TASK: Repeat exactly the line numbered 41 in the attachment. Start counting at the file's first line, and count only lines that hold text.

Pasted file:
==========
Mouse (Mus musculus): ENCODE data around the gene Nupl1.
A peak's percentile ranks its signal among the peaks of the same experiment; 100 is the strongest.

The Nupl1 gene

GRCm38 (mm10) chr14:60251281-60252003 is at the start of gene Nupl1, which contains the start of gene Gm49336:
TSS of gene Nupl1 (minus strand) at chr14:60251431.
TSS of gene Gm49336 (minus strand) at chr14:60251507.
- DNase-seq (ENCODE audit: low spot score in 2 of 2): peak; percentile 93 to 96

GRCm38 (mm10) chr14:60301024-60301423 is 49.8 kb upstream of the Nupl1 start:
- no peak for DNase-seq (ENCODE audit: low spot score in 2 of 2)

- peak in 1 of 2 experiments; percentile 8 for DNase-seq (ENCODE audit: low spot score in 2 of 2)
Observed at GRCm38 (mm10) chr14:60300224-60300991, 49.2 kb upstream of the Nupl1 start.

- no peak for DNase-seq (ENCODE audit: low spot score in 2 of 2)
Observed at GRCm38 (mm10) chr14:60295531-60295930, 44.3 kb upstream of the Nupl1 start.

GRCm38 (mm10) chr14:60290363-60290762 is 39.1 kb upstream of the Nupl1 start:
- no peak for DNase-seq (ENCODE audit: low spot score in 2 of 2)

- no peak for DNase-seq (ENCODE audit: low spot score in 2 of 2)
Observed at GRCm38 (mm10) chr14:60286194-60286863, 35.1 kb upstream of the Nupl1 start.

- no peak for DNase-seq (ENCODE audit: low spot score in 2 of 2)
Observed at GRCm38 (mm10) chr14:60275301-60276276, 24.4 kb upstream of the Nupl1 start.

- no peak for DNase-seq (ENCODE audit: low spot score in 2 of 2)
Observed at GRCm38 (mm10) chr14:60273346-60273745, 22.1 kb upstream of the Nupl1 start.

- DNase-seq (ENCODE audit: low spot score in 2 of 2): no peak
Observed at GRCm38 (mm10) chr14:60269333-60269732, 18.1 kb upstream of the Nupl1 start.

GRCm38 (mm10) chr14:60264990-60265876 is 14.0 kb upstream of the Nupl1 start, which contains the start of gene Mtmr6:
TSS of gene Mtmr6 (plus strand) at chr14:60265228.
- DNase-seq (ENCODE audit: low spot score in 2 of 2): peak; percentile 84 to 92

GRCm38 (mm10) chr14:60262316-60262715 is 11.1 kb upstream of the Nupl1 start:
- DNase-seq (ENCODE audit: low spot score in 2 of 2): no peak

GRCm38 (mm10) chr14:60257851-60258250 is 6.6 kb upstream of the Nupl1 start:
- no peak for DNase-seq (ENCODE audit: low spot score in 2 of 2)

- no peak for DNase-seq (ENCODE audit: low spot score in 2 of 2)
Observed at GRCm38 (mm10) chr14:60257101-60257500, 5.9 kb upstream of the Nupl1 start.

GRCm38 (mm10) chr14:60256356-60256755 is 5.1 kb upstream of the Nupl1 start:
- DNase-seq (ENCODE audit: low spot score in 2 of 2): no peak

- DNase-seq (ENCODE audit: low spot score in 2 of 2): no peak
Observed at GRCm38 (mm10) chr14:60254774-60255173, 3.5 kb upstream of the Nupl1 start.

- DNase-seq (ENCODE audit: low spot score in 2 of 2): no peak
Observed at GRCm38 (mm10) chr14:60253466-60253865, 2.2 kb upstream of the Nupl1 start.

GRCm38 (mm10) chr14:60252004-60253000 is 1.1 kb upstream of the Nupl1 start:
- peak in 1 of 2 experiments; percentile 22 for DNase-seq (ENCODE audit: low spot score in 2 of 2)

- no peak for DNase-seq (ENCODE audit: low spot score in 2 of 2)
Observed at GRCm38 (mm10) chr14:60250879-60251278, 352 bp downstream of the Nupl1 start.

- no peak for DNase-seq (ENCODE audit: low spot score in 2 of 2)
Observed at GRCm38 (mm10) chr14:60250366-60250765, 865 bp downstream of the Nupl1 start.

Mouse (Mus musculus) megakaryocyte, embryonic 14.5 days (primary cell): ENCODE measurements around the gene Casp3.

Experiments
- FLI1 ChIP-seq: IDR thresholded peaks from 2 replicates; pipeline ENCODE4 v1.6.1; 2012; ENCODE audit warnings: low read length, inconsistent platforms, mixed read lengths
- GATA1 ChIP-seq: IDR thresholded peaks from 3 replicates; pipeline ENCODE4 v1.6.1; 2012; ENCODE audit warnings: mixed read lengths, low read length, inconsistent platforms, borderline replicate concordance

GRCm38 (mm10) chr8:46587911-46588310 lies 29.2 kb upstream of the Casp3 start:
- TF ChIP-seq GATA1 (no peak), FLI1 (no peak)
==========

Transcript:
- no peak for DNase-seq (ENCODE audit: low spot score in 2 of 2)